Revelations add ammo to second debate

Chad Livengood
Detroit News Lansing Bureau

St. Louis — A decade-old video tape featuring Donald Trump making lewd comments about his sexual exploits and hacked transcripts of Hillary Clinton’s speech to Brazilian bankers promoting unfettered free trade added an unexpected jolt to the presidential race ahead of Sunday night’s debate.

Trump and Clinton will meet at 9 p.m. at Washington University in St. Louis for a town hall-style debate, their second of three. It could get personal as Trump reels from revelations that he boasted to a TV host in 2005 about how he used his celebrity to kiss and fondle women.

A defiant Trump resisted calls Saturday from fellow Republicans to drop out of the race. The New York real estate mogul apologized in a web video, but also vowed to hit back at Clinton by dredging up her husband’s infidelities.

“Bill Clinton has actually abused women and Hillary has bullied, attacked, shamed and intimidated his victims,” Trump said. “We will discuss this more in the coming days.”

Democratic strategist Howard Edelson said Trump’s handling of the revelations were more evidence he’s unfit to lead the country.

“For him to do his apology and just pivot and try to point fingers at the Clintons, it’s just a perfect example that he doesn’t have the temperament to be president,” Edelson said. “His campaign has just spun out of control.”

One prominent Trump supporter from Michigan said she hoped Trump would apologize for his comments and not dive into a debate with Clinton over Bill Clinton’s sex life.

“I’d like him to avoid the whole thing altogether,” said Lena Epstein, a co-chair of Trump’s Michigan campaign. “I’d like us to focus on the real issues facing America — not Bill Clinton’s sexual indiscretions, not Hillary Clinton’s response to Bill’s sexual indiscretions.”

Clinton, meanwhile, could face new questions in the debate about her lucrative paid speeches after some partial transcripts were hacked from her campaign’s email servers and released by WikiLeaks late Friday.

WikiLeaks obtained Clinton campaign chairman John Podesta’s emails that included transcripts of paid speeches Clinton gave after she left the State Department in 2013. She had refused to release these transcripts during the Democratic primaries against Vermont Sen. Bernie Sanders.

In one speech to Brazlian banks, Clinton said it was her “dream” of having “a hemispheric common market, with open trade and open borders” and doubling American trade with Latin America, the Associated Press reported. reported Saturday Clinton raved about the Trans Pacific Partnership in a November 2013 speech to New York business leaders. Trump has railed against the TPP, and during the campaign Clinton has become publicly against the trade deal with Pacific Rim nations.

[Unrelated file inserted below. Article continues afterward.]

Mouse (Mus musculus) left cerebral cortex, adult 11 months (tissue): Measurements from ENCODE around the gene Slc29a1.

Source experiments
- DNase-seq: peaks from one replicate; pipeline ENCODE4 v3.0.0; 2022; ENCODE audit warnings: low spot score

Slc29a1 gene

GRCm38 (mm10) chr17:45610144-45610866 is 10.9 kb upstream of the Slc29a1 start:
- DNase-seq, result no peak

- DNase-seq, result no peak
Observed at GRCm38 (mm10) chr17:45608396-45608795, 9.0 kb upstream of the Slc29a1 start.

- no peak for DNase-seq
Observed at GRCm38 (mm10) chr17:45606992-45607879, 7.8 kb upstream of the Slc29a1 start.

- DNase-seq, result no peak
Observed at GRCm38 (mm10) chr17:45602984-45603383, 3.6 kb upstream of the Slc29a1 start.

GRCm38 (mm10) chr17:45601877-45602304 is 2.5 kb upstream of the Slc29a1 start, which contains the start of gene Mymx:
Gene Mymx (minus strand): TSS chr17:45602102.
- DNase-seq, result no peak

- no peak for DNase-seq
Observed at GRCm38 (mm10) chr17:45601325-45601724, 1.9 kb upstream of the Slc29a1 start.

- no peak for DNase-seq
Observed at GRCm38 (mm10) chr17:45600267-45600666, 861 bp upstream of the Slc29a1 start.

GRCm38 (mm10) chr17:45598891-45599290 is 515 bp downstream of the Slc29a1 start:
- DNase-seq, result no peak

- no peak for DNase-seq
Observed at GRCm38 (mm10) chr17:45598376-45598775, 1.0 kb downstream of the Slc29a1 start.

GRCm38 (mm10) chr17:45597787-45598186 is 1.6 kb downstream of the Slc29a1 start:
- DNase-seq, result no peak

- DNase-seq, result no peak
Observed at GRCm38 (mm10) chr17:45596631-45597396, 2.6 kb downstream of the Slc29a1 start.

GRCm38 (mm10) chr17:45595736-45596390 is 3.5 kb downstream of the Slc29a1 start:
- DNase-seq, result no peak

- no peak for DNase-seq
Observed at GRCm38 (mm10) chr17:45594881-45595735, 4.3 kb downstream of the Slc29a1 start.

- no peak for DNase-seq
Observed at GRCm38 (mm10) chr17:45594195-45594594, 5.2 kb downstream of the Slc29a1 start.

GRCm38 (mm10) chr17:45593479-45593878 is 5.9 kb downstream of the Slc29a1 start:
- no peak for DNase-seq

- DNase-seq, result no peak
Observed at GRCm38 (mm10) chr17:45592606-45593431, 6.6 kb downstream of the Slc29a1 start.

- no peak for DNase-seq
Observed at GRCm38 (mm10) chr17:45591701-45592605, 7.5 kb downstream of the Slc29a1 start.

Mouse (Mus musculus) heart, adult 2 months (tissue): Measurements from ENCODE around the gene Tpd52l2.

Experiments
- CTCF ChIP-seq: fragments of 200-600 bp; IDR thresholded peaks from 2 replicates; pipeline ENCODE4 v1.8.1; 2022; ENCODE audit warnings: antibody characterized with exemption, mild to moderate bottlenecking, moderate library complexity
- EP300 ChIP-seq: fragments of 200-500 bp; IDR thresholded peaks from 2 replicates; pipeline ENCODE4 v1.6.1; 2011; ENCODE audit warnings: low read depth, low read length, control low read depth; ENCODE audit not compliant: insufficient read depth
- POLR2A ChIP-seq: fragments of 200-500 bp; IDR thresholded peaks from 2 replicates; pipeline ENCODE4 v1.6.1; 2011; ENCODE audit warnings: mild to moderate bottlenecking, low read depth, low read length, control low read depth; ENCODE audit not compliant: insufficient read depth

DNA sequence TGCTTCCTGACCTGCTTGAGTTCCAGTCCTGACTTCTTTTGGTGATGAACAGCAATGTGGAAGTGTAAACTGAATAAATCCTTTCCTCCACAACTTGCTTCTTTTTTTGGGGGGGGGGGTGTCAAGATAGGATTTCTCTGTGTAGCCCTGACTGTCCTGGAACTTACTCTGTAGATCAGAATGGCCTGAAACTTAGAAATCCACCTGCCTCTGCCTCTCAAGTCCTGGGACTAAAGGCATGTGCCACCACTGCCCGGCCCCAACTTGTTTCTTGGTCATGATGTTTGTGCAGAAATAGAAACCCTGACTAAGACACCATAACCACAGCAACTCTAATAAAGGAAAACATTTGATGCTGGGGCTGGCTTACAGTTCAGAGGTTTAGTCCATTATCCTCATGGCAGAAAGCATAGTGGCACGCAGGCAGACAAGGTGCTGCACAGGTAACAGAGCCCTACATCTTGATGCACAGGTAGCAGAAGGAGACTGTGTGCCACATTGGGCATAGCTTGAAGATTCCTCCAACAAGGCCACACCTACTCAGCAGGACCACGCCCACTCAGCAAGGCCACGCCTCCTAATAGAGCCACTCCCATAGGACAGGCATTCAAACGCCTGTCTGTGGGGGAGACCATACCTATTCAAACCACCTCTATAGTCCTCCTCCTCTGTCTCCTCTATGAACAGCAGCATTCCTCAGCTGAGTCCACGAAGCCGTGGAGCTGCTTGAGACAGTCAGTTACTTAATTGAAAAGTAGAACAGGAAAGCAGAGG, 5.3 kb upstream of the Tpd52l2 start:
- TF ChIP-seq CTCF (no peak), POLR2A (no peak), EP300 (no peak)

The second presidential debate comes at a pivotal juncture in the race for the White House as Trump is trailing Clinton in key battleground states, including Michigan.

In addition to the Trump sex talk tape and the WikiLeaks revelations, here are five aspects of the debate to watch for Sunday night:

Economic issues

With Clinton’s past support of trade deals back in the news, Trump may go back to the well that has fueled his meteoric rise to the GOP presidential nomination.

Rewriting decades-old trade agreements has been the cornerstone of Trump’s economic mesasage, which portrays America floundering with $19 trillion in national debt and a sluggish economy.

The Detroit News-WDIV statewide poll conducted after the first debate found 59 percent of likely Michigan voters said they believe the country is on the wrong track. Just under 30 percent think America is on the right track, a response typically tied to long-term economic security.

Voters were narrowly divided over whether Trump or Clinton has a better plan for reviving the economy. Clinton had a three percentage-point advantage over Trump, which was within the poll’s margin of error.

Debate analysts thought Trump was strongest in the first 30 minutes of the Sept. 26 debate when he honed in on economic issues and trade policy.

“He was best talking about the economy, free trade, making specific appeals to voters in Ohio and Michigan,” said Aaron Kall, director of debate the University of Michigan. “He just needs to focus on those.”


In the town hall format, the presidential candidates aren’t chained to a podium and have been known to cross paths in a small shared stage as they address questions from undecided voters in the crowd.

How they engage with the audience and treat their opponent could be closely scrutinized, Kall said.